West Virginia-based Revelation Energy LLC and its affiliate Blackjewel LLC filed for bankruptcy, making it the second major coal company to declare bankruptcy in as many weeks, according to the Lexington Herald Leader.

The bankruptcy impacts the employees who are working at coal mines located in Kentucky, Virginia and West Virginia. Hundreds of workers at two coal mines in Wyoming were also reportedly impacted by the bankruptcy.

The bankruptcy and risk of ensuing job losses underscore the dwindling number of jobs in the industry since 2012 as a result of a sharp decline in coal production.

Workers at mines near Cumberland, Ky., were reportedly told Monday not to come to the mines for their evening shifts and that the shutdown could last at least two weeks.

"It's devastating for the community," Charles Raleigh, mayor of Cumberland, told the Herald Leader. "It's a sad situation. I hate it for the miners."

Jeff Hoops, owner of Revelation Energy and its affiliate Blackjewel, in an affidavit filed in court, attributed the bankruptcy to the state of the coal market nationally.

"The entire industry either has gone through, or is currently going through, a period of financial distress and reorganization," he wrote, according to the Herald Leader.

He also cited increased competition from natural gas and renewable energy. 

Read the full story here.


THAT REALLY STINKS: A coalition of green groups sued the Environmental Protection Agency (EPA) late Monday over a rule that lifts requirements for major farms to report the pollution they emit through animal waste.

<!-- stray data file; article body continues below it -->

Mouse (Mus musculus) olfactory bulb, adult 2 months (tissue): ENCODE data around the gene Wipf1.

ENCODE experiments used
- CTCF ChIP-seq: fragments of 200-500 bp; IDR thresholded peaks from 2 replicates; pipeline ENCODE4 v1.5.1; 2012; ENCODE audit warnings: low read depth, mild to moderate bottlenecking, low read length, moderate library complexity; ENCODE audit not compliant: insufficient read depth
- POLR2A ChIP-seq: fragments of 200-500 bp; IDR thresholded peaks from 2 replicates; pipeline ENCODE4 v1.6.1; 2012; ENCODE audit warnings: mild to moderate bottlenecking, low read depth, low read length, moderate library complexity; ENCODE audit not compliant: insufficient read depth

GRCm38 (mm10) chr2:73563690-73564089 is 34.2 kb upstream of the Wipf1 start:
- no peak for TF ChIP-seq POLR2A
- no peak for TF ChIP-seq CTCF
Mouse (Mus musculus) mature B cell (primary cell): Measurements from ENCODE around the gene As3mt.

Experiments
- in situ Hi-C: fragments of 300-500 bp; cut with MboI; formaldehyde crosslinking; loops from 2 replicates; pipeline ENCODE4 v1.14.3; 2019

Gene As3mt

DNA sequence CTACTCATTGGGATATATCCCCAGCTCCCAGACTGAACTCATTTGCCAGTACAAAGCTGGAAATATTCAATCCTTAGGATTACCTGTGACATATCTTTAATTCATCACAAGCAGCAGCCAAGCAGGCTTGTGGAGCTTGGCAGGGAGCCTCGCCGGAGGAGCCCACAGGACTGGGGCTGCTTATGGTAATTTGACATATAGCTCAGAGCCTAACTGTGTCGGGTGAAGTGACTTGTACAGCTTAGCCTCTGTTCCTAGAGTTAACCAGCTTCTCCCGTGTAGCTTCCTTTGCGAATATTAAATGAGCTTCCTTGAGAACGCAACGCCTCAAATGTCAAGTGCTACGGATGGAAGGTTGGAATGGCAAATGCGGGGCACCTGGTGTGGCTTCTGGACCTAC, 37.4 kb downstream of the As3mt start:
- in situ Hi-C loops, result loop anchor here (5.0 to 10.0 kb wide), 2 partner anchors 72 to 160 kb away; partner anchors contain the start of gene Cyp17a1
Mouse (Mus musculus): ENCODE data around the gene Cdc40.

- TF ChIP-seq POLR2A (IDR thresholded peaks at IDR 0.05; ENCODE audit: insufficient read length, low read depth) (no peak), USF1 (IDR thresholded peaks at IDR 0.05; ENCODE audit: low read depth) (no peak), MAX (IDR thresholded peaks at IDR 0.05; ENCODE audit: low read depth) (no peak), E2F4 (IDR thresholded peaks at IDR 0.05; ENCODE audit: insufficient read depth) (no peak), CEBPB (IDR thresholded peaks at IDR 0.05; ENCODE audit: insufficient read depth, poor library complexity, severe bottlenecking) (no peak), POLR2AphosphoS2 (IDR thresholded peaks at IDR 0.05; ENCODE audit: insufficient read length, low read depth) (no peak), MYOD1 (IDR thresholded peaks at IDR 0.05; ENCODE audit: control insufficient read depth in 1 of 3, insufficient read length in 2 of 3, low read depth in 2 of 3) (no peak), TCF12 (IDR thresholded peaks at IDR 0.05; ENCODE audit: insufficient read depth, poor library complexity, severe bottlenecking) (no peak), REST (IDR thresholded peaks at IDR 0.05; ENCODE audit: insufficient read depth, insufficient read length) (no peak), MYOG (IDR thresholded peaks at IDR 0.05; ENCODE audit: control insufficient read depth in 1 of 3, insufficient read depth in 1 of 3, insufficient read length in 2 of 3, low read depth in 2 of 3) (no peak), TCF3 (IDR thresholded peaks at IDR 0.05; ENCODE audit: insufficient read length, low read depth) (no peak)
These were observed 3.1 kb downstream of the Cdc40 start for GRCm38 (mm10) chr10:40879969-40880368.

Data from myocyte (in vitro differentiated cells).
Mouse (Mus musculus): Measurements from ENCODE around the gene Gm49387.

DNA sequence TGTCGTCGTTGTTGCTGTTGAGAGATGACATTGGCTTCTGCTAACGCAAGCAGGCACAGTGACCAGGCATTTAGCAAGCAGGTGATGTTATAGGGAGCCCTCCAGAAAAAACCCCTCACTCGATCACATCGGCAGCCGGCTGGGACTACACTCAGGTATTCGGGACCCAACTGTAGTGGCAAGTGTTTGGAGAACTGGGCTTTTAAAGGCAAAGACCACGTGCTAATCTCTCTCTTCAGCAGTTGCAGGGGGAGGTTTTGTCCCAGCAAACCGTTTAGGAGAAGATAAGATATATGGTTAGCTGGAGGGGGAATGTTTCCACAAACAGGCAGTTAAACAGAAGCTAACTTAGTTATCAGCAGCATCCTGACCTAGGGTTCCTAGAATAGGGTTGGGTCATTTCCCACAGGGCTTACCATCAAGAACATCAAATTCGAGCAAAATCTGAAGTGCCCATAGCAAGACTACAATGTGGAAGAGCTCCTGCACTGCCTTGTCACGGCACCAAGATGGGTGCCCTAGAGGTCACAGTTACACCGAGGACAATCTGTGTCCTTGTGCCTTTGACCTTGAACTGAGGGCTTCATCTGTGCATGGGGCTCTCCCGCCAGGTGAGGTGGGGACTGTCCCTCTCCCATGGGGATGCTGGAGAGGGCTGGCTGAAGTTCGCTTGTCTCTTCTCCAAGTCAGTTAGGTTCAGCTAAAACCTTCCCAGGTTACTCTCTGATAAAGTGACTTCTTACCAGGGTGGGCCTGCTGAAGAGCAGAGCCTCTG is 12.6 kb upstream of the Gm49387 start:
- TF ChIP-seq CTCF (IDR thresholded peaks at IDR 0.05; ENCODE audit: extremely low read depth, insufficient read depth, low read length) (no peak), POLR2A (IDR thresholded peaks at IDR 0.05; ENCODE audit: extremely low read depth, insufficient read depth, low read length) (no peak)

The rule, released in June, spurred criticism from environmental groups who say nearby communities would no longer have access to information about harmful gases being released into the air.

"Trump's EPA wants meat factories to keep their toxic air emissions secret, despite a clear statutory mandate to disclose, once again promoting the interest of some of the worst polluters at the expense of public health," said Carrie Apfel, a staff attorney for Earthjustice, the group leading the suit. "What EPA is doing is illegal, and an affront to rural families that have every right to know what's in the air they breathe."

Earthjustice and other groups backing the lawsuit contend that large farms previously subjected to the rules emit enough harmful pollutants that nearby residents need to be informed in order to be able to respond to possible health problems appropriately. 

Apfel said at the time of the rule's release that people with chronic health problems are seeking medical care from doctors who are asking what they might be exposed to -- information they currently can only get from such reports. 

Animal waste is collected and stored in open pits, often called lagoons, across many industrial farms in the U.S. As the manure decomposes, it emits ammonia and hydrogen sulfide, which have been linked to respiratory issues and other health problems.

Read more about the lawsuit here.



It would be cheaper to buy coastal homes than to keep fighting nature, The Charlotte Observer reports.

Oil prices fall as reaction to OPEC cut is muted, The Wall Street Journal reports



Stories from Tuesday...

-Oregon governor prepared to use executive powers to pass climate legislation after GOP walkout

-Last month was hottest June on record

-Major US coal company files for bankruptcy, putting over 1,000 jobs at risk

-Senate Democrat: Interior secretary ignored questions about funding for Trump's July 4 celebration

-Two Wyoming coal mines close, idling 700 workers

-Green groups sue EPA for exempting farms from reporting pollution tied to animal waste